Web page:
The appendix - a small pouch located near the juncture of the large and small intestines - has long been denigrated as vestigial or useless, just something that occasionally bursts, sending its owner to the emergency room.

But new research by Duke University scientists suggests the appendix may actually be a safe house for beneficial bacteria living in the human gut.

In times of severe gastrointestinal distress, such as a bout of diarrhea, the human gut can be completely voided of bacteria needed for digestion. But bacteria tucked inside the appendix, protected by the body's immune system, may ride out the illness, then sally forth to repopulate the intestines.

"The abundance of circumstantial evidence makes a strong case for the role of the appendix as a place where the good bacteria can live safe and undisturbed until they are needed," said William Parker, who helped conduct the study.

JUST ASKING If a word in the dictionary were misspelled, how would you know?

ANTHROPOLOGY 101

Farmers in ancient Greece who suffered from an infestation of mice in their fields were advised to write the rodents a letter and leave it under a stone in the affected field.

In the letter, the farmer would politely ask the mice to leave, suggesting another locale. If this was not acceptable, the farmer would say, the mice would be summarily torn to pieces.

CONTROL YOURSELF

Drug abuse, crime and obesity wouldn't seem to have much in common, but all can be the result of a person's failure to control behavior in the face of temptation.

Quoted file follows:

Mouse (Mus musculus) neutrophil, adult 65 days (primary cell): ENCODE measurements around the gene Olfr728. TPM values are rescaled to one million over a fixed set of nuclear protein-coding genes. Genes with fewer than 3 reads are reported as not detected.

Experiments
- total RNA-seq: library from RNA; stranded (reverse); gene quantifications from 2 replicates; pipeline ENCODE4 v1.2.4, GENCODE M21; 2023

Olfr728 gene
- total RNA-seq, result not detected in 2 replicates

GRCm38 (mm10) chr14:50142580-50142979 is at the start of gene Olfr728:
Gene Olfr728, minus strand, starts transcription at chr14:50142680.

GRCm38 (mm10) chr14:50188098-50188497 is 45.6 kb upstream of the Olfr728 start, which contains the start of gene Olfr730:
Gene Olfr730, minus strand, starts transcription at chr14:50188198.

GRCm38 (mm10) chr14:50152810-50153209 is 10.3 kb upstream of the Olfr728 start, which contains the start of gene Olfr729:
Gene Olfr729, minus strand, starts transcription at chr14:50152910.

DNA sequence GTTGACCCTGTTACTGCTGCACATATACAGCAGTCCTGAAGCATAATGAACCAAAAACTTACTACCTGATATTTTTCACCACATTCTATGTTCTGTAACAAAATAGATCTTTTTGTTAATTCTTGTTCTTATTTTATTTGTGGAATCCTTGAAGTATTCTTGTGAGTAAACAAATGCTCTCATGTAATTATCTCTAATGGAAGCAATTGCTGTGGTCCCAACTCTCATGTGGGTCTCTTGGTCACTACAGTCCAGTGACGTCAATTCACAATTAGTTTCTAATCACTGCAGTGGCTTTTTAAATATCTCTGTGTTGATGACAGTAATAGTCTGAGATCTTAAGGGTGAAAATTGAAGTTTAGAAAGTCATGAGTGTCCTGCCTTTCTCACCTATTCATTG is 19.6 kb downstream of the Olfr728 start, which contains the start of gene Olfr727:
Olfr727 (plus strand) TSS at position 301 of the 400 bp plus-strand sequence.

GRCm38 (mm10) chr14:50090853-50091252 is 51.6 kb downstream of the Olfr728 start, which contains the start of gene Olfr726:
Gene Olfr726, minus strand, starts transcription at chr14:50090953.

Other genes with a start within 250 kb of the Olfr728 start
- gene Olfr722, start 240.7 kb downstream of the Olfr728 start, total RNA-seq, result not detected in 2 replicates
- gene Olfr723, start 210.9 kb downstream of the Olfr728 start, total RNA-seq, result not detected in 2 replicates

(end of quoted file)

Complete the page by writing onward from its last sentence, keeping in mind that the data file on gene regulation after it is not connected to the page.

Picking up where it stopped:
Why is that? Why do human beings seemingly lose the ability to restrain their impulses, their self-control? Researchers at the University of Toronto have found a clue, based upon psychological tests and brain scans.

They asked a group of volunteers to suppress any emotions while watching an upsetting movie. The idea was that the volunteers would deplete their internal resources for self-control by trying to restrain their emotions.

After the movie, the volunteers were asked to rate their ability to suppress their feelings on a scale of 1 to 9, then take a Stroop test, which involves naming the color of printed words (i.e. saying red when reading the word "green" in red font). Doing so is difficult; it requires a significant amount of mental self-control.

The researchers found that those who most suppressed their emotions during the movie performed worse on the Stroop test, indicating that they had used up their mental resources holding back tears during the film.

An EEG, performed during the Stroop test, confirmed the results. Normally, when a person deviates from a goal (in this case, wanting to read the word, not the color of the font), increased activity occurs in a part of the brain called the anterior cingulate cortex, which alerts the person that he is veering off course.

But researchers found much weaker activity in this region for the volunteers who had suppressed feelings during the movie. In other words, after the volunteers engaged in one act of self-control (watching the movie), their brains weren't quite up to the next act.

BRAIN SWEAT ANSWER

The hands of a clock: hour, minute and second.